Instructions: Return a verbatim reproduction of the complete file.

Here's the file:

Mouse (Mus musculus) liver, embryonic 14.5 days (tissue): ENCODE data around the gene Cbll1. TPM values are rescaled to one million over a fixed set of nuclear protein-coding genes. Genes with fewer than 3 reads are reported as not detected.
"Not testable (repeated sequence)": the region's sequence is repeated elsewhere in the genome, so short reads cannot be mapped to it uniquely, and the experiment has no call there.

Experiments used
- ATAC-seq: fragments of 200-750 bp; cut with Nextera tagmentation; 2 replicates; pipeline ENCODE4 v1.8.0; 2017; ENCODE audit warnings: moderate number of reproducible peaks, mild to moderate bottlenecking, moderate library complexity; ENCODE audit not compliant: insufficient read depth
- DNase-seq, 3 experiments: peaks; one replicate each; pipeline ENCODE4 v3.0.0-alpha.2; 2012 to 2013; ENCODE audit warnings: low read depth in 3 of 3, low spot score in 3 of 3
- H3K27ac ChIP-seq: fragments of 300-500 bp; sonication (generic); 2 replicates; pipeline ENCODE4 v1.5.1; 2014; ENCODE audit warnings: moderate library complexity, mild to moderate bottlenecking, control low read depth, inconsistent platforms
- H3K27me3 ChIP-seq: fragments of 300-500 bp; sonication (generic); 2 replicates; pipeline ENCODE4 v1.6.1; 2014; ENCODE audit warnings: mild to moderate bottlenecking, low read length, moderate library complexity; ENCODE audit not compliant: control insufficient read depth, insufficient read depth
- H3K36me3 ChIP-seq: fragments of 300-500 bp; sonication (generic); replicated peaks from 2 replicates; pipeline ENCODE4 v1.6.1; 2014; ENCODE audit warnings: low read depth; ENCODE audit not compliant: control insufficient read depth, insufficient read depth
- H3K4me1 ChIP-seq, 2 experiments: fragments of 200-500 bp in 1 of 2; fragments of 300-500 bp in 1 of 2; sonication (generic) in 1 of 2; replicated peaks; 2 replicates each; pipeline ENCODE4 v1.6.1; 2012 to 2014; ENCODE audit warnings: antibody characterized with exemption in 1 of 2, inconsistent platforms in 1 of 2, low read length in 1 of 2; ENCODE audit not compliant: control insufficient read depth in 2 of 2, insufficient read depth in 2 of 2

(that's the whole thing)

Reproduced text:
Mouse (Mus musculus) liver, embryonic 14.5 days (tissue): ENCODE data around the gene Cbll1. TPM values are rescaled to one million over a fixed set of nuclear protein-coding genes. Genes with fewer than 3 reads are reported as not detected.
"Not testable (repeated sequence)": the region's sequence is repeated elsewhere in the genome, so short reads cannot be mapped to it uniquely, and the experiment has no call there.

Experiments used
- ATAC-seq: fragments of 200-750 bp; cut with Nextera tagmentation; 2 replicates; pipeline ENCODE4 v1.8.0; 2017; ENCODE audit warnings: moderate number of reproducible peaks, mild to moderate bottlenecking, moderate library complexity; ENCODE audit not compliant: insufficient read depth
- DNase-seq, 3 experiments: peaks; one replicate each; pipeline ENCODE4 v3.0.0-alpha.2; 2012 to 2013; ENCODE audit warnings: low read depth in 3 of 3, low spot score in 3 of 3
- H3K27ac ChIP-seq: fragments of 300-500 bp; sonication (generic); 2 replicates; pipeline ENCODE4 v1.5.1; 2014; ENCODE audit warnings: moderate library complexity, mild to moderate bottlenecking, control low read depth, inconsistent platforms
- H3K27me3 ChIP-seq: fragments of 300-500 bp; sonication (generic); 2 replicates; pipeline ENCODE4 v1.6.1; 2014; ENCODE audit warnings: mild to moderate bottlenecking, low read length, moderate library complexity; ENCODE audit not compliant: control insufficient read depth, insufficient read depth
- H3K36me3 ChIP-seq: fragments of 300-500 bp; sonication (generic); replicated peaks from 2 replicates; pipeline ENCODE4 v1.6.1; 2014; ENCODE audit warnings: low read depth; ENCODE audit not compliant: control insufficient read depth, insufficient read depth
- H3K4me1 ChIP-seq, 2 experiments: fragments of 200-500 bp in 1 of 2; fragments of 300-500 bp in 1 of 2; sonication (generic) in 1 of 2; replicated peaks; 2 replicates each; pipeline ENCODE4 v1.6.1; 2012 to 2014; ENCODE audit warnings: antibody characterized with exemption in 1 of 2, inconsistent platforms in 1 of 2, low read length in 1 of 2; ENCODE audit not compliant: control insufficient read depth in 2 of 2, insufficient read depth in 2 of 2